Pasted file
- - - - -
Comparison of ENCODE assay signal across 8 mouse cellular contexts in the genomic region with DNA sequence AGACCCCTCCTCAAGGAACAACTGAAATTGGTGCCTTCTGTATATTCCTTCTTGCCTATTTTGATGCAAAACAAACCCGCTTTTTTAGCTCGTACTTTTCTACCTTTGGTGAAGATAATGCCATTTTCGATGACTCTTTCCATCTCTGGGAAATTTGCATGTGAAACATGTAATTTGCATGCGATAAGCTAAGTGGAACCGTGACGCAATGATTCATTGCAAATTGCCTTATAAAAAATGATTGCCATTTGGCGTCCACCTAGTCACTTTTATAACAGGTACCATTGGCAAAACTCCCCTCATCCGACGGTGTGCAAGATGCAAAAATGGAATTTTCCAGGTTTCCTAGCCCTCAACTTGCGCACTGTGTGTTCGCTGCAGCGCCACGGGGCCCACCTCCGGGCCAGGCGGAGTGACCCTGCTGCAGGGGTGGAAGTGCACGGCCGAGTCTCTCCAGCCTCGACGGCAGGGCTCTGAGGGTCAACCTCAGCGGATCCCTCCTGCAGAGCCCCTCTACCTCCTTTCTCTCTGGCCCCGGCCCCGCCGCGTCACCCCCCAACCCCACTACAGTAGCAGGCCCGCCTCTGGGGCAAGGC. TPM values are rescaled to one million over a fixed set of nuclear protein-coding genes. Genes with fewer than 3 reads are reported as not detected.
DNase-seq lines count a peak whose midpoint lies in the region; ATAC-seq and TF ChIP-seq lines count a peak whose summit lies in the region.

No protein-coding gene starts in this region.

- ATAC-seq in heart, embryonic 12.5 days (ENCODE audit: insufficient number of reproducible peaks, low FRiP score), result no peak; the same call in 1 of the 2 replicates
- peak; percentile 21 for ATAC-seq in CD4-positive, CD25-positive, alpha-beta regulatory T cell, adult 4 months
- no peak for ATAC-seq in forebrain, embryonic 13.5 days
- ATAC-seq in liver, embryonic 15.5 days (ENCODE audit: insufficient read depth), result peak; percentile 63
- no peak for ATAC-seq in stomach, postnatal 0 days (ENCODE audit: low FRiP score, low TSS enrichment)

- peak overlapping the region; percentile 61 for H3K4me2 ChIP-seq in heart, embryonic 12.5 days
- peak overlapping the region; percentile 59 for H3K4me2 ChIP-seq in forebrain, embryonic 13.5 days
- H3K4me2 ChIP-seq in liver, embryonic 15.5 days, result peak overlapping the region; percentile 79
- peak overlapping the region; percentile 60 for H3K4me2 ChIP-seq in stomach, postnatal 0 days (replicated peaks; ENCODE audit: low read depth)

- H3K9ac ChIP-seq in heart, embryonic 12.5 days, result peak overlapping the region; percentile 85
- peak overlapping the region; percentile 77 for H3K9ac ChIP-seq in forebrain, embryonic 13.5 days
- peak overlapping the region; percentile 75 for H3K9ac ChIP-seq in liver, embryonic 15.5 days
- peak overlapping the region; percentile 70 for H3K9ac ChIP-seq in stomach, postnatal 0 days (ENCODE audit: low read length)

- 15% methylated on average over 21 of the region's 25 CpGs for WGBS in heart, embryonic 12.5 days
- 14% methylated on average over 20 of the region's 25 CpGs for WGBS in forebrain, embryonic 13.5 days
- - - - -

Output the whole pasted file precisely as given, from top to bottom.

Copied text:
Comparison of ENCODE assay signal across 8 mouse cellular contexts in the genomic region with DNA sequence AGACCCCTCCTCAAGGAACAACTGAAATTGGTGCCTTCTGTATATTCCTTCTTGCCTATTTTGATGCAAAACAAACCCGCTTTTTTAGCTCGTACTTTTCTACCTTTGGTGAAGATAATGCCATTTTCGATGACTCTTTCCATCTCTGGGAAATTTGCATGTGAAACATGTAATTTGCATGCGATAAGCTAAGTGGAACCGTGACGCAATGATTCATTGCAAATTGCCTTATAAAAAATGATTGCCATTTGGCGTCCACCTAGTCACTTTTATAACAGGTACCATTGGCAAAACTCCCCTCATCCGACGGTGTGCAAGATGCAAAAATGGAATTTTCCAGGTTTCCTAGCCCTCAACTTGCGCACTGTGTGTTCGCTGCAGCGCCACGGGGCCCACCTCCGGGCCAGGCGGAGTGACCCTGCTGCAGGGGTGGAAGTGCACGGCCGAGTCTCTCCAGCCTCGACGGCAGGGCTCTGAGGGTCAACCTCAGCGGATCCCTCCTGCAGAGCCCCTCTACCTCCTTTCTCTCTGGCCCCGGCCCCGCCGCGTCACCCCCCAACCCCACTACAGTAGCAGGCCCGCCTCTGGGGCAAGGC. TPM values are rescaled to one million over a fixed set of nuclear protein-coding genes. Genes with fewer than 3 reads are reported as not detected.
DNase-seq lines count a peak whose midpoint lies in the region; ATAC-seq and TF ChIP-seq lines count a peak whose summit lies in the region.

No protein-coding gene starts in this region.

- ATAC-seq in heart, embryonic 12.5 days (ENCODE audit: insufficient number of reproducible peaks, low FRiP score), result no peak; the same call in 1 of the 2 replicates
- peak; percentile 21 for ATAC-seq in CD4-positive, CD25-positive, alpha-beta regulatory T cell, adult 4 months
- no peak for ATAC-seq in forebrain, embryonic 13.5 days
- ATAC-seq in liver, embryonic 15.5 days (ENCODE audit: insufficient read depth), result peak; percentile 63
- no peak for ATAC-seq in stomach, postnatal 0 days (ENCODE audit: low FRiP score, low TSS enrichment)

- peak overlapping the region; percentile 61 for H3K4me2 ChIP-seq in heart, embryonic 12.5 days
- peak overlapping the region; percentile 59 for H3K4me2 ChIP-seq in forebrain, embryonic 13.5 days
- H3K4me2 ChIP-seq in liver, embryonic 15.5 days, result peak overlapping the region; percentile 79
- peak overlapping the region; percentile 60 for H3K4me2 ChIP-seq in stomach, postnatal 0 days (replicated peaks; ENCODE audit: low read depth)

- H3K9ac ChIP-seq in heart, embryonic 12.5 days, result peak overlapping the region; percentile 85
- peak overlapping the region; percentile 77 for H3K9ac ChIP-seq in forebrain, embryonic 13.5 days
- peak overlapping the region; percentile 75 for H3K9ac ChIP-seq in liver, embryonic 15.5 days
- peak overlapping the region; percentile 70 for H3K9ac ChIP-seq in stomach, postnatal 0 days (ENCODE audit: low read length)

- 15% methylated on average over 21 of the region's 25 CpGs for WGBS in heart, embryonic 12.5 days
- 14% methylated on average over 20 of the region's 25 CpGs for WGBS in forebrain, embryonic 13.5 days